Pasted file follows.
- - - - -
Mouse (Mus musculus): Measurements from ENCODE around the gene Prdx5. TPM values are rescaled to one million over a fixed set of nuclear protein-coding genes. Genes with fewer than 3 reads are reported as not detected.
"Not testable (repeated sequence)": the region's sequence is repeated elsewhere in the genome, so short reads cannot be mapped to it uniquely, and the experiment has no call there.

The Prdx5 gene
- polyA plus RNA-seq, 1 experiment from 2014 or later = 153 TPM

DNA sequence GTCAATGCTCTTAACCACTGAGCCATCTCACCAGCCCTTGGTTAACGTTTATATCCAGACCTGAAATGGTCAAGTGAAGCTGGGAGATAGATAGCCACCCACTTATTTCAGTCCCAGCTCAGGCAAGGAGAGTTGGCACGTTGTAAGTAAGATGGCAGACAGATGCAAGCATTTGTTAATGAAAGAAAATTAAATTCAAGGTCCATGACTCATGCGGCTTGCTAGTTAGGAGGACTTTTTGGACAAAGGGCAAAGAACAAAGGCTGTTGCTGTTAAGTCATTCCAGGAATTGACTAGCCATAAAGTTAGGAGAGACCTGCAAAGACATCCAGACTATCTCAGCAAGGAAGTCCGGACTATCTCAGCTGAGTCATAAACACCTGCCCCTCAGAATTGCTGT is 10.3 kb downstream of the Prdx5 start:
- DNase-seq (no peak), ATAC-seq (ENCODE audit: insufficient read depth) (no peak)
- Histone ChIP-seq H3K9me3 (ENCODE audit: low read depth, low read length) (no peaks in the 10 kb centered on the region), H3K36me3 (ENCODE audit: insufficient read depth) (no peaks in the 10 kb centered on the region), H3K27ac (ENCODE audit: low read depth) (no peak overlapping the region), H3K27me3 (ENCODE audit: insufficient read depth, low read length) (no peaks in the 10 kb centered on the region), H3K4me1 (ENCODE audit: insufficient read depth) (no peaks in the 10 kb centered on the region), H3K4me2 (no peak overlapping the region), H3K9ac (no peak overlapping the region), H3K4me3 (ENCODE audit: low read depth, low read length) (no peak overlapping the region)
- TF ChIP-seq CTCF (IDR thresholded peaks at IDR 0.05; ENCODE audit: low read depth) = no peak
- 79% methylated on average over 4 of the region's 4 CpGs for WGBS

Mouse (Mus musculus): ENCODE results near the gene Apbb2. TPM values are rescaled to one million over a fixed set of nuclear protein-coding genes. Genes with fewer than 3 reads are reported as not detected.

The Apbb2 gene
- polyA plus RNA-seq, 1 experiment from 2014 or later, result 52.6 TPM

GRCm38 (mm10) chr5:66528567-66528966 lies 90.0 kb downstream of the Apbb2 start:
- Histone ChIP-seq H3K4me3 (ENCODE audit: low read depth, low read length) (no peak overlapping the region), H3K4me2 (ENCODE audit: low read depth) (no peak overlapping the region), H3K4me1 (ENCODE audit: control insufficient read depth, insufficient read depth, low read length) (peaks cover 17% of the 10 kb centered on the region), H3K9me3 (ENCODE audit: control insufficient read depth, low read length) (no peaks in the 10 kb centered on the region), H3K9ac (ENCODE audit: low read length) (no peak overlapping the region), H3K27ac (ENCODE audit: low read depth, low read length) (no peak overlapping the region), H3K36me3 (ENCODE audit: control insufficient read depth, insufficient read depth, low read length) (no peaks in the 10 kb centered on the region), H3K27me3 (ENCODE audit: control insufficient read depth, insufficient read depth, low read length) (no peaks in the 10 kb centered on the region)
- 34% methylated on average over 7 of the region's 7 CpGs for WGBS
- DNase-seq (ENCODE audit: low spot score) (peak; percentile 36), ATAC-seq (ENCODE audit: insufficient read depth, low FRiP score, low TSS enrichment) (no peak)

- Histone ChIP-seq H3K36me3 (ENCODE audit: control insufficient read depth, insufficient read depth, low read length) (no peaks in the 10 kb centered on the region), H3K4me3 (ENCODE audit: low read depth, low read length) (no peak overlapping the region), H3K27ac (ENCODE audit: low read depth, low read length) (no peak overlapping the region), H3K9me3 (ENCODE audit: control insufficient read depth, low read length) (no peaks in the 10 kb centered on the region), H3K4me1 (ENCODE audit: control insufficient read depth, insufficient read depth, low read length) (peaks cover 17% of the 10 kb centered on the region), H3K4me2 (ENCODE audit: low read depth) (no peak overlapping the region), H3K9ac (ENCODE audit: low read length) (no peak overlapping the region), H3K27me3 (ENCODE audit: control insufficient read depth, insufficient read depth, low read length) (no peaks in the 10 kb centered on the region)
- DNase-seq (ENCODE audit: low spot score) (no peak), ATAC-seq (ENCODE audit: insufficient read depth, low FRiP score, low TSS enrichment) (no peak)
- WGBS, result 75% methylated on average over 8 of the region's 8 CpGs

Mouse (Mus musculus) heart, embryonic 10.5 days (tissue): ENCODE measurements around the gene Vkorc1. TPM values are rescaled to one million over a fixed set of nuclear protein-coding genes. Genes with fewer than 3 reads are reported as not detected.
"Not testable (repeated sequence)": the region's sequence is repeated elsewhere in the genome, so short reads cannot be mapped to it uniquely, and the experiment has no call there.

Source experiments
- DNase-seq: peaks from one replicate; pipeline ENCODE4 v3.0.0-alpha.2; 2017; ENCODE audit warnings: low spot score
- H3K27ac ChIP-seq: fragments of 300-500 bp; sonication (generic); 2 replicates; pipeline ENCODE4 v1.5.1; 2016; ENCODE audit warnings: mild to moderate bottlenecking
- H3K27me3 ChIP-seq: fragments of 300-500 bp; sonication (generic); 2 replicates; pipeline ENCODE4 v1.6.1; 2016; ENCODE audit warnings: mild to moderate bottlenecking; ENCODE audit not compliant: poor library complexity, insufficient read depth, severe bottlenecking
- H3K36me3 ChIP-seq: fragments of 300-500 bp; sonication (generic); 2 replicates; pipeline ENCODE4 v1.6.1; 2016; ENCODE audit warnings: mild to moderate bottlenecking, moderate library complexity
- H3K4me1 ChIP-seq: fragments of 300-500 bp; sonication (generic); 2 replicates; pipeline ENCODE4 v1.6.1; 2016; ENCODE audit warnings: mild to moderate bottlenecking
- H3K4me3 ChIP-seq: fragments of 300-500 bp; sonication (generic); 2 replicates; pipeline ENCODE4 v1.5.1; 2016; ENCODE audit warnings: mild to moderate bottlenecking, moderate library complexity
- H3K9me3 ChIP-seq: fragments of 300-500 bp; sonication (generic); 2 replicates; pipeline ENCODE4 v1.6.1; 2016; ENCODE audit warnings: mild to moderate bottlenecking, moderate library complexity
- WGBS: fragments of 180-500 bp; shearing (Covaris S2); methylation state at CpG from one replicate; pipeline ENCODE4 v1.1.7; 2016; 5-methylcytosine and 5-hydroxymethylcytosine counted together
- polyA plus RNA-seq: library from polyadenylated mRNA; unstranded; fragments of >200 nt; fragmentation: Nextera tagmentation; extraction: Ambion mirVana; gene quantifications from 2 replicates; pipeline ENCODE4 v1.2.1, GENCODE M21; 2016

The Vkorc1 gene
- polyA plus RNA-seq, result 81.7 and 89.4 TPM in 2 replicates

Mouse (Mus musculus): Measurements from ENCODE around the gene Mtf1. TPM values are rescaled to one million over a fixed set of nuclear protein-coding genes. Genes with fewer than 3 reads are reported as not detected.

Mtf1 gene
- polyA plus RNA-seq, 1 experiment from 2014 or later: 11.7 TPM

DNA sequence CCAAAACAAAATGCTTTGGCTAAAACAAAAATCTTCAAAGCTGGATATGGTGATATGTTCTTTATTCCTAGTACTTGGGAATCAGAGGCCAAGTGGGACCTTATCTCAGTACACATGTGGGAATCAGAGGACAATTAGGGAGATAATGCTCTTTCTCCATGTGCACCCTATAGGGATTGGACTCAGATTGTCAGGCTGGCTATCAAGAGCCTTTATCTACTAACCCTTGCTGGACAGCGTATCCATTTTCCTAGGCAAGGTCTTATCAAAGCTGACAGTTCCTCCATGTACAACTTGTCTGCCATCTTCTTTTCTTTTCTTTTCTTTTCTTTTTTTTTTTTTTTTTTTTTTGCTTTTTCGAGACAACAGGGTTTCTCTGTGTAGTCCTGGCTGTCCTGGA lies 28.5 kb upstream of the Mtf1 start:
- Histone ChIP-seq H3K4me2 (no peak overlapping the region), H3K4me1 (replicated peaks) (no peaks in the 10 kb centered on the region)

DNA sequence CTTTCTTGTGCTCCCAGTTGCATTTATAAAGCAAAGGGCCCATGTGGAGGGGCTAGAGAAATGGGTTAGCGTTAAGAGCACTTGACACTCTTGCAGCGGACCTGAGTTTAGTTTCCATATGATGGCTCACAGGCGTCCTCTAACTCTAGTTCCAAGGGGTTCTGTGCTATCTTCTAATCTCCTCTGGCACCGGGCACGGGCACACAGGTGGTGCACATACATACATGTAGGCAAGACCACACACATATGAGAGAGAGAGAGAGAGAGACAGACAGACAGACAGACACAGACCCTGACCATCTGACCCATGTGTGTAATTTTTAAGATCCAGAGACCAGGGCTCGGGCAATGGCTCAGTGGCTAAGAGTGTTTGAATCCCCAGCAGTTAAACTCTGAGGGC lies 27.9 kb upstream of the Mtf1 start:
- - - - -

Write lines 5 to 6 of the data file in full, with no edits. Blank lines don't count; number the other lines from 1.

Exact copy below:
DNA sequence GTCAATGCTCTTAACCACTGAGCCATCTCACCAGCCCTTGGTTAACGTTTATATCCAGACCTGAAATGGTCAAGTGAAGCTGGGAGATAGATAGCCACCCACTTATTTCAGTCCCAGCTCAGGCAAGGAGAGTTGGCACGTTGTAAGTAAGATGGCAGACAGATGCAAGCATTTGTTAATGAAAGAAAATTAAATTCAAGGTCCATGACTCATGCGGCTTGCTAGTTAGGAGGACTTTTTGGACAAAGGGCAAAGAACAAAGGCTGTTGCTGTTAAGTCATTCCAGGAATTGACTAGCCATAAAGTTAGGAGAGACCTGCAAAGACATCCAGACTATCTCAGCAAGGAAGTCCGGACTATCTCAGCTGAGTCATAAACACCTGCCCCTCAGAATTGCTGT is 10.3 kb downstream of the Prdx5 start:
- DNase-seq (no peak), ATAC-seq (ENCODE audit: insufficient read depth) (no peak)